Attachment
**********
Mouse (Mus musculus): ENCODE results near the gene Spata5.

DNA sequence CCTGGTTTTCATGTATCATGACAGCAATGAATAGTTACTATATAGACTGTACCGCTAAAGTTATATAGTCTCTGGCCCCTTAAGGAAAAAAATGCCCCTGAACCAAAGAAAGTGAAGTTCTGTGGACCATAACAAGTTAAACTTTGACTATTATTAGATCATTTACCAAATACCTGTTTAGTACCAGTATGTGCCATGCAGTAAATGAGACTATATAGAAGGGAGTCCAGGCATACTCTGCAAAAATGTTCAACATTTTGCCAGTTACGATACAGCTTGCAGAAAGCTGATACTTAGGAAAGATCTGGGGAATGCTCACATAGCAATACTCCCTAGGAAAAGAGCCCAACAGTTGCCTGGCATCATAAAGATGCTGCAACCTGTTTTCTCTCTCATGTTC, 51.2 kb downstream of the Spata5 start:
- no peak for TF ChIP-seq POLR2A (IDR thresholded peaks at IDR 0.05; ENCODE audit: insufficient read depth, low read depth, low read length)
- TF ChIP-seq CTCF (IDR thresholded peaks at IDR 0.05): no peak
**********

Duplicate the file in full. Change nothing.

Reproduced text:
Mouse (Mus musculus): ENCODE results near the gene Spata5.

DNA sequence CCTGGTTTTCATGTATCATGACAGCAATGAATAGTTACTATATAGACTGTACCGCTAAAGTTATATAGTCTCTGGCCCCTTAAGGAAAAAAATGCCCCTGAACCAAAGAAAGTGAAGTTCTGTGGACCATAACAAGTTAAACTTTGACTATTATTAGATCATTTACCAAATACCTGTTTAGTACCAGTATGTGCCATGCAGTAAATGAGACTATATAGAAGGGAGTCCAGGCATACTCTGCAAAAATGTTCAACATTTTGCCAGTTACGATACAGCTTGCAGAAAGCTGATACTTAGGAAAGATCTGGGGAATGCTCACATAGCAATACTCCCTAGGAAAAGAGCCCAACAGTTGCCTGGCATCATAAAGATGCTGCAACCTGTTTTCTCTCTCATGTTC, 51.2 kb downstream of the Spata5 start:
- no peak for TF ChIP-seq POLR2A (IDR thresholded peaks at IDR 0.05; ENCODE audit: insufficient read depth, low read depth, low read length)
- TF ChIP-seq CTCF (IDR thresholded peaks at IDR 0.05): no peak